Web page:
Hatch Your Own Dinosaur Egg Adventure!
Hunting for dinosaur fossils, just like real-life palaeontologists, takes a lot of patience and a careful set of eyes. All dinosaurs hatched out of eggs, and palaeontologists today are continuously discovering information on how dinosaurs were born and how they grew up based on the organization of the eggs when they are found.
Take a good look at the dinosaur eggs on your adventure: are they grouped together like a Maiasauranest? Or are they on their own, as a single, individual egg? Is the nest well protected? What does that tell us about how these eggs, and later, hatchlings, were cared for? Consider all of these questions during your dinosaur egg adventure!
- Baking soda
- Food colouring
- Small plastic dinosaurs
- Baking sheet
- Spray bottle filled with vinegar
- Add the required amount of baking soda to a bowl that could completely cover a small plastic dinosaur toy.
- Add a few drops of food colouring, creating your rock colour.
- Slowly add water and mix. Continue to add more water until the mixture is damp and mold-able, but not too wet.
- Place some dough onto your hand and then lay a small plastic dinosaur on top. Cover the plastic dinosaur with more dough until it is completely covered.
- Use your hands to roll out an egg shape, keeping a rough texture.
- Let the dough dry overnight on a baking sheet. The dough will dry hard.
- When ready, an adult should place the “dinosaur egg” in a safe but hidden place in your garden or park, among some foliage.
- Grab your spray bottle of vinegar and go on an adventure for the dinosaur eggs. The vinegar spray will allow the eggs to slowly dissolve, revealing the hidden dinosaur within!
- Ideal for ages 5 and up.
- You may wish to use a magnifying glass to more closely examine the chemical reaction that occurs when the vinegar reacts to the baking soda, revealing your dinosaur.
- Maybe take a photo of the process and share it with us on Twitter @ROMKids!
Learn more about baby dinosaurs!
- ROMKids: Maiasaura- The Good Mother Lizard ROMKids: A Peek Into The Past: Massospondylus Embryos!
- ROMKids: Massospondylus Moms & Dinosaur Babies!
- Globe & Mail: Team led by ROM scientist unearths oldest dinosaur nursery
- ROM: Ancient Dinosaur Nursery: Oldest Nest Site Yet Found
- Wikipedia: Dinosaur Eggs
Guest Post Written by Kim Wong. Last update: September 10th, 2014.
#summerclub2014: Construction Adventures
Due to construction we’ve the lost the UofT/ROM shared driveway. Because of this we’re all spending much more time outside as we’re taking a longer walk to our break zones in Philosopher’s Walk.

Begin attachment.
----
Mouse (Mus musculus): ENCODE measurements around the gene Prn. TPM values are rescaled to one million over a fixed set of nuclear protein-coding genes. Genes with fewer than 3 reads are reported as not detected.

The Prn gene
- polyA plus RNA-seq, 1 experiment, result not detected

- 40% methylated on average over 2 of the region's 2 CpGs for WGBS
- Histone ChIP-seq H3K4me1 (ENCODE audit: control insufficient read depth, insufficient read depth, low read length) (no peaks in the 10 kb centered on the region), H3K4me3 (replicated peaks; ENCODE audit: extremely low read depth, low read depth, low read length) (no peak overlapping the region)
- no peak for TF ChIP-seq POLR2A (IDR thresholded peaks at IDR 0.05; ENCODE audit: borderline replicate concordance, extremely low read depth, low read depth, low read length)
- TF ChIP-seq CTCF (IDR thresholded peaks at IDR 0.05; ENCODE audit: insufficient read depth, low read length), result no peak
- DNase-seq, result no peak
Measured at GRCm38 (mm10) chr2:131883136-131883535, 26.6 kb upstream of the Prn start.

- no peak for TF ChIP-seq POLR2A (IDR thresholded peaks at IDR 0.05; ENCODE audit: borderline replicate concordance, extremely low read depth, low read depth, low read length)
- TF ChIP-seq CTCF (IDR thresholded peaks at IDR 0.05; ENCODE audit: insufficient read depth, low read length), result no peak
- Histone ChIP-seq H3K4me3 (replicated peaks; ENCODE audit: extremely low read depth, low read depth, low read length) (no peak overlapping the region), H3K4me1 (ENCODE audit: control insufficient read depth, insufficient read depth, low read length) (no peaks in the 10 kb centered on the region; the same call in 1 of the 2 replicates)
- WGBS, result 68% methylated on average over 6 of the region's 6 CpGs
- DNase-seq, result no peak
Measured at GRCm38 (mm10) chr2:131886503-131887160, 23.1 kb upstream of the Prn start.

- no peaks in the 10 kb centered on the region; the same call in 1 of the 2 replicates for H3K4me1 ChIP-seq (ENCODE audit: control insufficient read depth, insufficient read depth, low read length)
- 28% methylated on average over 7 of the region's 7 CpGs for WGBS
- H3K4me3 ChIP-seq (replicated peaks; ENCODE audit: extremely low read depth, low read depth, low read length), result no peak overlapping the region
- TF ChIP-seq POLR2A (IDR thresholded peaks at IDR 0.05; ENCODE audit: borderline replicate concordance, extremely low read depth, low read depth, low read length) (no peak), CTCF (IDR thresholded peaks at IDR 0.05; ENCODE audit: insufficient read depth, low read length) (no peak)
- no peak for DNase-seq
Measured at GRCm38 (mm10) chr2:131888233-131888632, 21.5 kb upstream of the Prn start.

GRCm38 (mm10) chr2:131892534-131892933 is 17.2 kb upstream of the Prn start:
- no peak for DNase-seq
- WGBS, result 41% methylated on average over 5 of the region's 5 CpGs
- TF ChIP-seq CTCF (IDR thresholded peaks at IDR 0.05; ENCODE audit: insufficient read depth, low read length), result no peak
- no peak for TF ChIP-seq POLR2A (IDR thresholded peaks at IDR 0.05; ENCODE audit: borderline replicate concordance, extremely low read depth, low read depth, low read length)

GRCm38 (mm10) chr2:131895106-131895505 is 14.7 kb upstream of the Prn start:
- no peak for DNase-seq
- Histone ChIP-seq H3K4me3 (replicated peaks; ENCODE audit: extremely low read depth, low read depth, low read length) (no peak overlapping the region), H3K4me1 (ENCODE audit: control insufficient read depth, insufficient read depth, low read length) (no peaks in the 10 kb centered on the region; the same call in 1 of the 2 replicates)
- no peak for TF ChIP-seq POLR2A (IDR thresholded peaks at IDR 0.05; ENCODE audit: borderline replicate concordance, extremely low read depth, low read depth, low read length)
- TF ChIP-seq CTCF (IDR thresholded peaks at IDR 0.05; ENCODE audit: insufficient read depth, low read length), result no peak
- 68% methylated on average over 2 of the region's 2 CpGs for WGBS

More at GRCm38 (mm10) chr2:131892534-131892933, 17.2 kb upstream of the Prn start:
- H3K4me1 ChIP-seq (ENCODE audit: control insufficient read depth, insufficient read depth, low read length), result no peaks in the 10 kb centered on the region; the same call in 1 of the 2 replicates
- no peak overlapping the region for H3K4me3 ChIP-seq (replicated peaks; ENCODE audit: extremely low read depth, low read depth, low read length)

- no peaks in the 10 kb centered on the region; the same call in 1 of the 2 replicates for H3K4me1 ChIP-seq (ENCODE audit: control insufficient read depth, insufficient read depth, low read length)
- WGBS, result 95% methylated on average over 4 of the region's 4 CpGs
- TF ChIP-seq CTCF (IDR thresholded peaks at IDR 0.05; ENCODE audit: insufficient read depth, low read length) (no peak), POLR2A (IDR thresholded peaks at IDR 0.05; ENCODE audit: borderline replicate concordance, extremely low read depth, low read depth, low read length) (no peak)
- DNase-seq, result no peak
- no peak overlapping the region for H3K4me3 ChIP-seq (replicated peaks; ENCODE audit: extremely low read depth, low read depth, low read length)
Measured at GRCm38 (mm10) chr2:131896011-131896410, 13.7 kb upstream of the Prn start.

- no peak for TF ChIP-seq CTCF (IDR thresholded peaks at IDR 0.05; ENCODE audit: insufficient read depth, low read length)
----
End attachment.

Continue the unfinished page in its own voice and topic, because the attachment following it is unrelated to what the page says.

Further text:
Earlier on one of these adventures I took a shot of this flower. Cropping the image seems to turn the flower into an exploding sun of flame!
#summerclub2014: Do it yourself blue and white porcelain
- Get yourself a white ceramic plate.
- Then create a design with a blue sharpie.
- Set the ink to the plate by heating it in your oven for 30 minutes at 200 degrees Celsius.
- After you’ll have yourself a masterpiece worthy of any fine dinnerware collection.
Made by 8 to 10 year olds in our Clay Cultures group.
Learn more about the history of blue and white porcelain, commonly known as “China” here.
Triceratops horridus, Late Cretaceous Royal Ontario Museum specimen reference
Check out this AWESOME Triceratops by @melachite!
I’m a big fan sketching in the Museum. With so many wonderful specimens and objects to draw, your options are endless.
Sketching at the Museum is so popular, we even have our own series on it! Check out the AMAZING Liz Butler and her series ‘Liz Butler Draws The ROM’! She’s covered bears, non avian and avian dinosaurs, big cats and mummified cats and more!
Liz Butler draws an Allosaurus!
- Stools can be found on B1 of the Museum. Feel free to use them (just bring them back when you’re done!) so you’re more comfortable while working.
- Canadian post-secondary students get into the Museum FREE on Tuesdays. This is great for all the OCAD and art majors out there.
- And hey, if you drop by the ROMKids Studio on B1, and we’re in, we’ll even hook you up with an eraser if you run out, and a sharpener if your favourite 9H pencil dulls.
Where the Brick Works meets the Museum
All ‘round the Museum, inside and out, you’ll notice these big pink signs displaying a little fact about our history. This one is my favourite. Our Head of Facilities likes to tell me that not only does the Museum hold artifacts and specimens but it is one itself with an important place in Toronto’s history.
I find new cool stuff every time I go
"Find new cool stuff every time" should be our new tagline.
I like to make cameo appearances with our film group ‘Lights, Camera, Action’! This shoot was for a PSA where I play a dude suffering from #selfieitus. I don’t take selfies on the regular so this role was a lot of fun to indulge in. To help make the scene authentic we actually took the pictures.
Here’s 1 of 27 from the shoot.